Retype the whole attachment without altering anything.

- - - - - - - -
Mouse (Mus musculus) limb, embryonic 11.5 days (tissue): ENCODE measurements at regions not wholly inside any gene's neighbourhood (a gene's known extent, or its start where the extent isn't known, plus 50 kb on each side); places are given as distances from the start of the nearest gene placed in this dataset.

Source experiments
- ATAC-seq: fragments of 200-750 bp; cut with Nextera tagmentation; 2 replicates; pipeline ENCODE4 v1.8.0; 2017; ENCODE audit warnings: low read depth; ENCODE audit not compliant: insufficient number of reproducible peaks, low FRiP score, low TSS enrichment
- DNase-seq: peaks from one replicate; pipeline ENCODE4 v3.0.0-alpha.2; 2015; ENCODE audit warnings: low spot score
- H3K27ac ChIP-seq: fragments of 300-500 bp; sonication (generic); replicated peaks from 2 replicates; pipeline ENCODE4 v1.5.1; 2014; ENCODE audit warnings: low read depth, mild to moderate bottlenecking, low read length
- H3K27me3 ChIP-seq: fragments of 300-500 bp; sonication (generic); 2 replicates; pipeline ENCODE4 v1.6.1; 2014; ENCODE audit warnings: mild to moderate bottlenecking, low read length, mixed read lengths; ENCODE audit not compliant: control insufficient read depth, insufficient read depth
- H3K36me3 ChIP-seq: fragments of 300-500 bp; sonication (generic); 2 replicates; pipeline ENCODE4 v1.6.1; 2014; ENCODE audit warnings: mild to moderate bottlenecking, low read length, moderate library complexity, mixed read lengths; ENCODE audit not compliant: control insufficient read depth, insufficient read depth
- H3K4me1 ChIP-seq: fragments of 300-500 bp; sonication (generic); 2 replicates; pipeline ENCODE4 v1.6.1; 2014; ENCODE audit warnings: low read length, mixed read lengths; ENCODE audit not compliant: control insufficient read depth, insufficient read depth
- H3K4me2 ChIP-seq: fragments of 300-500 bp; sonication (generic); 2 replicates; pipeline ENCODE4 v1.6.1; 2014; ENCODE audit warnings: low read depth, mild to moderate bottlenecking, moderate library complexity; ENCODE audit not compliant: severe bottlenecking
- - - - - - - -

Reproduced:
Mouse (Mus musculus) limb, embryonic 11.5 days (tissue): ENCODE measurements at regions not wholly inside any gene's neighbourhood (a gene's known extent, or its start where the extent isn't known, plus 50 kb on each side); places are given as distances from the start of the nearest gene placed in this dataset.

Source experiments
- ATAC-seq: fragments of 200-750 bp; cut with Nextera tagmentation; 2 replicates; pipeline ENCODE4 v1.8.0; 2017; ENCODE audit warnings: low read depth; ENCODE audit not compliant: insufficient number of reproducible peaks, low FRiP score, low TSS enrichment
- DNase-seq: peaks from one replicate; pipeline ENCODE4 v3.0.0-alpha.2; 2015; ENCODE audit warnings: low spot score
- H3K27ac ChIP-seq: fragments of 300-500 bp; sonication (generic); replicated peaks from 2 replicates; pipeline ENCODE4 v1.5.1; 2014; ENCODE audit warnings: low read depth, mild to moderate bottlenecking, low read length
- H3K27me3 ChIP-seq: fragments of 300-500 bp; sonication (generic); 2 replicates; pipeline ENCODE4 v1.6.1; 2014; ENCODE audit warnings: mild to moderate bottlenecking, low read length, mixed read lengths; ENCODE audit not compliant: control insufficient read depth, insufficient read depth
- H3K36me3 ChIP-seq: fragments of 300-500 bp; sonication (generic); 2 replicates; pipeline ENCODE4 v1.6.1; 2014; ENCODE audit warnings: mild to moderate bottlenecking, low read length, moderate library complexity, mixed read lengths; ENCODE audit not compliant: control insufficient read depth, insufficient read depth
- H3K4me1 ChIP-seq: fragments of 300-500 bp; sonication (generic); 2 replicates; pipeline ENCODE4 v1.6.1; 2014; ENCODE audit warnings: low read length, mixed read lengths; ENCODE audit not compliant: control insufficient read depth, insufficient read depth
- H3K4me2 ChIP-seq: fragments of 300-500 bp; sonication (generic); 2 replicates; pipeline ENCODE4 v1.6.1; 2014; ENCODE audit warnings: low read depth, mild to moderate bottlenecking, moderate library complexity; ENCODE audit not compliant: severe bottlenecking